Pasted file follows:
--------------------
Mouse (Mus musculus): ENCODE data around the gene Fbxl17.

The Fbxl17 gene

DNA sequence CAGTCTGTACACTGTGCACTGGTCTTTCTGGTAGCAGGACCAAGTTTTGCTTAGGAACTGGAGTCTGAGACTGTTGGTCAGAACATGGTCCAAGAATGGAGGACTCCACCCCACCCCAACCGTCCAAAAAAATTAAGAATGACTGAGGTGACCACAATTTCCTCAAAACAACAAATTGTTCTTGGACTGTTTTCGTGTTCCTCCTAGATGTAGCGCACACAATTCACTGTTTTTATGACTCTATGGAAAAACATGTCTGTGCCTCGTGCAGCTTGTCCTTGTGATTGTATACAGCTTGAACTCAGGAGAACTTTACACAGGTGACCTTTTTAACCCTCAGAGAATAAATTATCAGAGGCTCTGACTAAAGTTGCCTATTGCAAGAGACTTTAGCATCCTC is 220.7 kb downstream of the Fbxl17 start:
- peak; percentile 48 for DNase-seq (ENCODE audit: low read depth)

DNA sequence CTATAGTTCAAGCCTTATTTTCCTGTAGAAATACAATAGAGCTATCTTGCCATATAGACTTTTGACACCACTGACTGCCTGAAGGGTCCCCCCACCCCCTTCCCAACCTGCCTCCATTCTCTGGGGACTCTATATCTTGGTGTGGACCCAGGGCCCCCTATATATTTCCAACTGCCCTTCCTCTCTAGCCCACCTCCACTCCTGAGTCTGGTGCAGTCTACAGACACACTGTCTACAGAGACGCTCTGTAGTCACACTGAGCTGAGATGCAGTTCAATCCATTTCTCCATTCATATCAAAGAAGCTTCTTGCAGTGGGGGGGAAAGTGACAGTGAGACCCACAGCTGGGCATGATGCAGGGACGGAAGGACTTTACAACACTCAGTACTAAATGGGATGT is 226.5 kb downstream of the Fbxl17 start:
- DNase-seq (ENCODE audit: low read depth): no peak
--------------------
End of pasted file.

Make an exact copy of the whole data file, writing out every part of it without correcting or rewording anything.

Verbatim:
Mouse (Mus musculus): ENCODE data around the gene Fbxl17.

The Fbxl17 gene

DNA sequence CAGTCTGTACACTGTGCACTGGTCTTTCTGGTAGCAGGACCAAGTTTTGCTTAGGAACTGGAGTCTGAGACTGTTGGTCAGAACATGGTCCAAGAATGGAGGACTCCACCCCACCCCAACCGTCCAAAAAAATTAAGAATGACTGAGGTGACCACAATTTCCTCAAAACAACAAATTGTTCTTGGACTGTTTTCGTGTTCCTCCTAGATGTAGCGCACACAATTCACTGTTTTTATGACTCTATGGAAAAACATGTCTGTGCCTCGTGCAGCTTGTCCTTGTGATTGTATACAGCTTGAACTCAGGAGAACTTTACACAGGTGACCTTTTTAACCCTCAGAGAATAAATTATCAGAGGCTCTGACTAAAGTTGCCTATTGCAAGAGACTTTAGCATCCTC is 220.7 kb downstream of the Fbxl17 start:
- peak; percentile 48 for DNase-seq (ENCODE audit: low read depth)

DNA sequence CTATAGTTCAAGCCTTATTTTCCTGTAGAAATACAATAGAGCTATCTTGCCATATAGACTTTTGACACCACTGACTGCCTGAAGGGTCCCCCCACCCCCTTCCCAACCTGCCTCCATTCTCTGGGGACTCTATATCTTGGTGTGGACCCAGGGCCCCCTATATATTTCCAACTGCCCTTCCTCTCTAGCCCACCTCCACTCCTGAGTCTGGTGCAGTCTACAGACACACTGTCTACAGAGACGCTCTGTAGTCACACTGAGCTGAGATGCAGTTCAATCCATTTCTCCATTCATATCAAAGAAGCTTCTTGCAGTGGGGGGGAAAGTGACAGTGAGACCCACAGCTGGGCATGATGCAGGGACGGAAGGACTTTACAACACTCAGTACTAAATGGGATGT is 226.5 kb downstream of the Fbxl17 start:
- DNase-seq (ENCODE audit: low read depth): no peak